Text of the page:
Review: Heart-rending artworks with a social conscience

Jeremy Deller: All That is Solid Melts Into Air, Mead Gallery, Warwick Arts Centre. On until June 21.

Sunday, 11th May 2014, 12:00 pm
Swainson Birley cotton mill near Preson, Lancashire, by Thomas Allom. Picture courtesy of the Science Museum
Swainson Birley cotton mill near Preson, Lancashire, by Thomas Allom. Picture courtesy of the Science Museum

Jeremy Deller, who represented Britain in last year’s Venice Biennale, has a social conscience.

He cares. He cares about the miners, about the industrial revolution, about urbanisation, about folk art, about pretty much everything. The evidence for the sincerity of his concerns abounds in this Hayward Touring exhibition in which the artist acts as curator.

Deller starts as he means to go on with a typically apocalyptic painting by the Victorian artist, John Martin, that evokes the dangerous, fiery conditions of the early phase of industrialisation. But he also shows how little things had improved by the 1950s with archive footage of steel workers deftly missing incineration by mere inches.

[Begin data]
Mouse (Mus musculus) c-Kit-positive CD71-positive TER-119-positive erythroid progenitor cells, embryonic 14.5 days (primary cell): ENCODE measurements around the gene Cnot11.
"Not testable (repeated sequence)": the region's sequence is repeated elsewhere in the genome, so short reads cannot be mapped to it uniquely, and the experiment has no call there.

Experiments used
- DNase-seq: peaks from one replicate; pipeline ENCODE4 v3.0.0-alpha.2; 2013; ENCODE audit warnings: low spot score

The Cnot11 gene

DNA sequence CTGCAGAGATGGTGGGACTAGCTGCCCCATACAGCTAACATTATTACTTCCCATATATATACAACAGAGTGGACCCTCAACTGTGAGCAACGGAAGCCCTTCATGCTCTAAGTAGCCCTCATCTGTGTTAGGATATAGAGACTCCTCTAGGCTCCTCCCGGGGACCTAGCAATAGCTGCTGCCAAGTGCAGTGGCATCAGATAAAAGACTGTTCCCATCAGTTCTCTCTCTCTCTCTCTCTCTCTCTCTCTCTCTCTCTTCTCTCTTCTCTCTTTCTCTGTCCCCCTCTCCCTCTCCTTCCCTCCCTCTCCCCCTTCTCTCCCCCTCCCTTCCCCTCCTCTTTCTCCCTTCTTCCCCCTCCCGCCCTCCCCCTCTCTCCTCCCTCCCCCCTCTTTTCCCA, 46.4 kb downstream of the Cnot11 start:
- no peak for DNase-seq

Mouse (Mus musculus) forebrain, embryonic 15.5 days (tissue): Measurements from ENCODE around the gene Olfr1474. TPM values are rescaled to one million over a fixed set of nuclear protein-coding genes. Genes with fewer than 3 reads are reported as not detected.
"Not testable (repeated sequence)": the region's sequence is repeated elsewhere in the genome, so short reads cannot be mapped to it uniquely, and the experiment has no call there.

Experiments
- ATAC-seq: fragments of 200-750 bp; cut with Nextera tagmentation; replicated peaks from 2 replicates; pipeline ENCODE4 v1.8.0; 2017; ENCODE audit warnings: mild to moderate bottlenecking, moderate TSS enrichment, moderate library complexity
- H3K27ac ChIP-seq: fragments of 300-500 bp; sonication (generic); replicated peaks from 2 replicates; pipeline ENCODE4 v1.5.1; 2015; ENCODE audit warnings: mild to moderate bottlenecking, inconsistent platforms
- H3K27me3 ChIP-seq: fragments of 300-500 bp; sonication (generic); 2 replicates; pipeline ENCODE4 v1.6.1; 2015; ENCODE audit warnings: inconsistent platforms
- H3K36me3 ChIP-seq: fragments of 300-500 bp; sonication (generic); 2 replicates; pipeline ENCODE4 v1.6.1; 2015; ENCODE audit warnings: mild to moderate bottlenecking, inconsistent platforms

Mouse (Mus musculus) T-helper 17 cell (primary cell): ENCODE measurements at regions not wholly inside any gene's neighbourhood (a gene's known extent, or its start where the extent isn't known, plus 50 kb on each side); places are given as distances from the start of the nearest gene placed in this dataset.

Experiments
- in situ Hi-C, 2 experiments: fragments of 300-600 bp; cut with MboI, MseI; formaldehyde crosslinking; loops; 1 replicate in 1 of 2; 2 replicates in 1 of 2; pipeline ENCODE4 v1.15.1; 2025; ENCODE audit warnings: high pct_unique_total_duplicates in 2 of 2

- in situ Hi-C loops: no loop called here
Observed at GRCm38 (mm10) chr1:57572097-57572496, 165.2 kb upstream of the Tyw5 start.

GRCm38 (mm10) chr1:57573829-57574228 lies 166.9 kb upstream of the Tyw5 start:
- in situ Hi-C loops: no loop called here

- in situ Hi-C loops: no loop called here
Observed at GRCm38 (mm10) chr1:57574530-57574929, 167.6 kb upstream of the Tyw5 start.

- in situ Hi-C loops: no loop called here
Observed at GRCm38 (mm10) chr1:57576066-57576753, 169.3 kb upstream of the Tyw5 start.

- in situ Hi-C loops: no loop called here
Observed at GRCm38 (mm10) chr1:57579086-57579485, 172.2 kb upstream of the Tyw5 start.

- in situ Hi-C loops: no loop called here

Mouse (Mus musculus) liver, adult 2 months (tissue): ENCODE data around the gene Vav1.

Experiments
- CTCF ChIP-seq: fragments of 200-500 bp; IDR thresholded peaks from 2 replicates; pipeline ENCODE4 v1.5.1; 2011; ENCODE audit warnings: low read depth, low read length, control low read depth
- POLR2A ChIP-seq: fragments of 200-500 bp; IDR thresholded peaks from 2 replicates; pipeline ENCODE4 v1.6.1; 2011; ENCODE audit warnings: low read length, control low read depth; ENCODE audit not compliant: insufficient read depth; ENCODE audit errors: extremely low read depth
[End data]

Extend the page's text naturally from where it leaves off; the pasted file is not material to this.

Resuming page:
The plight of the workers in these early, dangerous conditions is explored in depth. The facts are allowed to speak for themselves, but the mood is often lifted by the inclusion of such characters as Adrian Street, the miner who went on to become a flamboyant androgynous champion wrestler, much to the disgust of his dad.

But there are many tender moments too - such as videos of evocative readings by children of the plight of families when workers were killed in accidents or summarily dismissed.

It’s heart-rending stuff that doesn’t really let up until the final room, where a classic juke-box enshrined by a giant mural seems to offer the prospect of some welcome relief.

Peter McCarthy